Making tortillas at home has been a game changer for us recently. The process is super simple and fairly fast, and the tortillas are so much better than store bought. I can hardly claim to be an expert at tortillas, but I did want to share some observations I’ve made during my attempts with our new tortilla press kit that might help those of you trying to make corn tortillas for the first time.
First, the ratio of masa to water. How much water you use will vary depending on the moisture content of the masa you’re using, as well as the humidity levels where you’re making them. I’ve been using Bob’s Red Mill Organic Masa Harina, and I find that I need slightly less than equal amounts of water to masa, somewhere around 3/4 cup water to 1 cup of masa. But, I made tortillas recently on day of record-breaking heat and single-digit humidity, and I found that I needed more water than usual as the moisture in the tortillas was evaporating so quickly. So I would recommend starting on the lower end and adding more water as necessary, as you mix. You want the masa to be fully hydrated, but the dough shouldn’t stick to your hands.
Once the dough has sat and hydrated for a bit, and you’ve kneaded it well, you can start pressing. Pinch off about 1.5 oz of dough, about 1.5-2” diameter, and roll into into a ball with your palms. Line the press with parchment paper and place the ball slightly off-center towards the hinge of the press (as the action of pressing will move it towards you slightly). Lower the lid and give it one good press. I usually find that that does the job with this press, no need to press multiple times or rotate the tortilla. If the edges of your tortilla are coming out raggedy, that suggests the dough is not hydrated enough. You can always peel it off, add it back to the dough bowl, adjust water or masa, and start again.
You can experiment with adding things, like edible flowers (squash blossoms are great) to decorate the tortillas. If using squash blossoms, it's best to slice them in half lengthwise so they're less thick. These tortillas fry up better in a little oil or butter (traditional tortillas don't cook in fat) and they work better for something like a quesadilla, as they don't fold as well.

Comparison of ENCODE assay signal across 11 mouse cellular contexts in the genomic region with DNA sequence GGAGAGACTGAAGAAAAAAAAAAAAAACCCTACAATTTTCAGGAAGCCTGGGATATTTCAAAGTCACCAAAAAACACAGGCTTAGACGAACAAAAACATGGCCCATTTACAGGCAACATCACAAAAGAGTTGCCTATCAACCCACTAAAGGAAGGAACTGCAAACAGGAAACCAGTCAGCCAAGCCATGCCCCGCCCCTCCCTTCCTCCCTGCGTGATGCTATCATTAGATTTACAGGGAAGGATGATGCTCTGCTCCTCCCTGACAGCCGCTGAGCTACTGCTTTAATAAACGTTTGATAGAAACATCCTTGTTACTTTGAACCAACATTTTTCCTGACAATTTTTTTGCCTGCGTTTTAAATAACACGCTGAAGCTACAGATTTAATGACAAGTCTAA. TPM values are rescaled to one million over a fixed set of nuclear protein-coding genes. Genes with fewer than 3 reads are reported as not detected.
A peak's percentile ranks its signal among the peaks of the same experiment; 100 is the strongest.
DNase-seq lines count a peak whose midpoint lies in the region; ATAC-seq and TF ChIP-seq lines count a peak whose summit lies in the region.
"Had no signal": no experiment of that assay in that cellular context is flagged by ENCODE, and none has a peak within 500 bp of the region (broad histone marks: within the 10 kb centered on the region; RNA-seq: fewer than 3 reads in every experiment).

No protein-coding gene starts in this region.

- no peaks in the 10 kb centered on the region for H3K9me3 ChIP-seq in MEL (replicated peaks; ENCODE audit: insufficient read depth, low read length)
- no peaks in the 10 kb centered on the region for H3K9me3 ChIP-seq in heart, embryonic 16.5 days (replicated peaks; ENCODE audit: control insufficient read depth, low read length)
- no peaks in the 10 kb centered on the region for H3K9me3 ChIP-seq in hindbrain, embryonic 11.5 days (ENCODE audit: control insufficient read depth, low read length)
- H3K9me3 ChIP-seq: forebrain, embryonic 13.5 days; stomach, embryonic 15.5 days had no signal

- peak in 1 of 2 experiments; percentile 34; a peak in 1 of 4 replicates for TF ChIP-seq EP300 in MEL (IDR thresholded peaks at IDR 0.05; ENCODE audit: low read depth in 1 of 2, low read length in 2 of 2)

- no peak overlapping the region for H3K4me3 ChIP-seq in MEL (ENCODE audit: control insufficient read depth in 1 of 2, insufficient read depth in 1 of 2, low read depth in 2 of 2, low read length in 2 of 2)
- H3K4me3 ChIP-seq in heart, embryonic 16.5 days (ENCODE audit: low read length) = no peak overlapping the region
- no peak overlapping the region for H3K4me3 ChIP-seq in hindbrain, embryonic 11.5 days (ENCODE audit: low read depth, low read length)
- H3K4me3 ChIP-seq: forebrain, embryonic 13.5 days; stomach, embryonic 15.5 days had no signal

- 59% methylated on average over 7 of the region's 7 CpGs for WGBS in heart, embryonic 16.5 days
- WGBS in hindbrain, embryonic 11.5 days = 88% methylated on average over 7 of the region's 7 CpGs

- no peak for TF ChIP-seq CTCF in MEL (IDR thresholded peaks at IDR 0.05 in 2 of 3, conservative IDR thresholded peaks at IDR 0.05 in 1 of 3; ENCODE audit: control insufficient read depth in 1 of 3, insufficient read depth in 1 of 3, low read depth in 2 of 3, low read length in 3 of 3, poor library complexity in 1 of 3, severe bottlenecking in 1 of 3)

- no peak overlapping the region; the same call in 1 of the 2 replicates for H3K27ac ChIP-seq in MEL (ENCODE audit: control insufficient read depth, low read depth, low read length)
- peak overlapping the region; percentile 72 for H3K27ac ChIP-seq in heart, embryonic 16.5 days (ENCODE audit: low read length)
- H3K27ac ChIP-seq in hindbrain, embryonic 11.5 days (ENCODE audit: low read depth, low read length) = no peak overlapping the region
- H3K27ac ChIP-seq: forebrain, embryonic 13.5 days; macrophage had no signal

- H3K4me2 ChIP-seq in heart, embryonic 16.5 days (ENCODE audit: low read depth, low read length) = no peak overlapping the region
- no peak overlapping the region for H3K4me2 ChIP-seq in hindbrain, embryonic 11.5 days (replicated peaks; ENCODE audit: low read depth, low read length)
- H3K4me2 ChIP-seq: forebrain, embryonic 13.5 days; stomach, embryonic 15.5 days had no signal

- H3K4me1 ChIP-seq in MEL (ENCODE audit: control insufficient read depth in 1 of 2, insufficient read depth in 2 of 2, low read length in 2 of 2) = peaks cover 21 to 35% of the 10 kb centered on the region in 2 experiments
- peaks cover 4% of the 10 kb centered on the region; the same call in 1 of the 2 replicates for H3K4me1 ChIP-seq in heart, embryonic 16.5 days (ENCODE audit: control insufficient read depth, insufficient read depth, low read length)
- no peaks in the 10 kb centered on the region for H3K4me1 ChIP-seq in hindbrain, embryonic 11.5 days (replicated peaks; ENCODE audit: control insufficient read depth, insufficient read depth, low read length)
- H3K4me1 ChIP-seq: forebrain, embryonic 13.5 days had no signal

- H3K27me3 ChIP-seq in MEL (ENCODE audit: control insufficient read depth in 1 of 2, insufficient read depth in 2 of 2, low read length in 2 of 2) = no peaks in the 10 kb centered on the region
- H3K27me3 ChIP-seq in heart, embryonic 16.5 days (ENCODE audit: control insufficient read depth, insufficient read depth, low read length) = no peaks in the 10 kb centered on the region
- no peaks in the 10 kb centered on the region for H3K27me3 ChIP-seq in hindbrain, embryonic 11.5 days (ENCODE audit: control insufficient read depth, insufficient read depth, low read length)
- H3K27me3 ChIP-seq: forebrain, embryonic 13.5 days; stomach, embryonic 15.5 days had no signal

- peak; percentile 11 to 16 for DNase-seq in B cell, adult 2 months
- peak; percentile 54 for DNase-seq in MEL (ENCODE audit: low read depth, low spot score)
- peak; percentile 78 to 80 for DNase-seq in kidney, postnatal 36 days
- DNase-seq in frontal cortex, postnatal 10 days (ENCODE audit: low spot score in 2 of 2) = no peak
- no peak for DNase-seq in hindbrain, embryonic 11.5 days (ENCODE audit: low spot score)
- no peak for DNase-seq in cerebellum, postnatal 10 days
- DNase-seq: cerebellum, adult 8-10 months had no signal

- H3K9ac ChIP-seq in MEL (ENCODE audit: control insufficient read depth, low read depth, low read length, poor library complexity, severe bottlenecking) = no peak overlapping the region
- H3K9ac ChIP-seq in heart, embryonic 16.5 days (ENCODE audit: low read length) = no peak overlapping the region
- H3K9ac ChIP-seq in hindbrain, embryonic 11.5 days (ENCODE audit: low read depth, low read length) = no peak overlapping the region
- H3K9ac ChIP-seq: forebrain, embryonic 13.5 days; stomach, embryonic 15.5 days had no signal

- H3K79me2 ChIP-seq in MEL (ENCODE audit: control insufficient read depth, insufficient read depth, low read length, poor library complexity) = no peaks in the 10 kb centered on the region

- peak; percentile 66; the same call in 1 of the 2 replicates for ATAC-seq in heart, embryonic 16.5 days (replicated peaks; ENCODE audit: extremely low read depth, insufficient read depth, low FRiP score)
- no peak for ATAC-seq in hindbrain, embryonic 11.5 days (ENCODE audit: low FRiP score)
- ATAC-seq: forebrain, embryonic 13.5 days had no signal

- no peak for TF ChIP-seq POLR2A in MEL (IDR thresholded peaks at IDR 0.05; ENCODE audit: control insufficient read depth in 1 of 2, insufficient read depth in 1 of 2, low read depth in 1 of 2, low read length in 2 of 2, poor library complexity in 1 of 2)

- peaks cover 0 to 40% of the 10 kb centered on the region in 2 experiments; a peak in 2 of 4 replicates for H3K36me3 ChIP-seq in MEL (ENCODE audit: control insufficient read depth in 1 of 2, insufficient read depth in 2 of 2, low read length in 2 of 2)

While you're pressing, you should have a pan or comal heating. Our Mineral B Fry Pans work great for this — the best surface will be a heavy, seasoned steel, like a carbon steel or cast iron. Heat it pretty hot, as you want the tortillas to cook quickly before they totally dry out. You don’t need any oil in the pan. Once you have one pressed, carefully peel it off of the parchment and lay it in the hot pan. Repeat that until the pan is full, but don’t overlap or overcrowd the tortillas. One or two at a time is fine if that’s all you have space for. Cook for about 30-60 seconds, then flip and cook another 30-60 seconds.
When each tortilla is done, place it on a tea towel on a plate and fold the edges up over it. Keep stacking them like this wrapped in the towel. The towel is actually crucial — it helps regulate the moisture in the cooked tortillas, as it traps some of the steam to keep them moist, while also allowing excess to escape so they don’t become mush. It’s a simple thing that works very well.
The tortillas will keep well in the towel until they cool. They’re best fresh, but if you want to make extra and store them for later, make sure to refrigerate them in an airtight container. Because they’re so simple to make, I try to only make as many at a time as we’ll eat.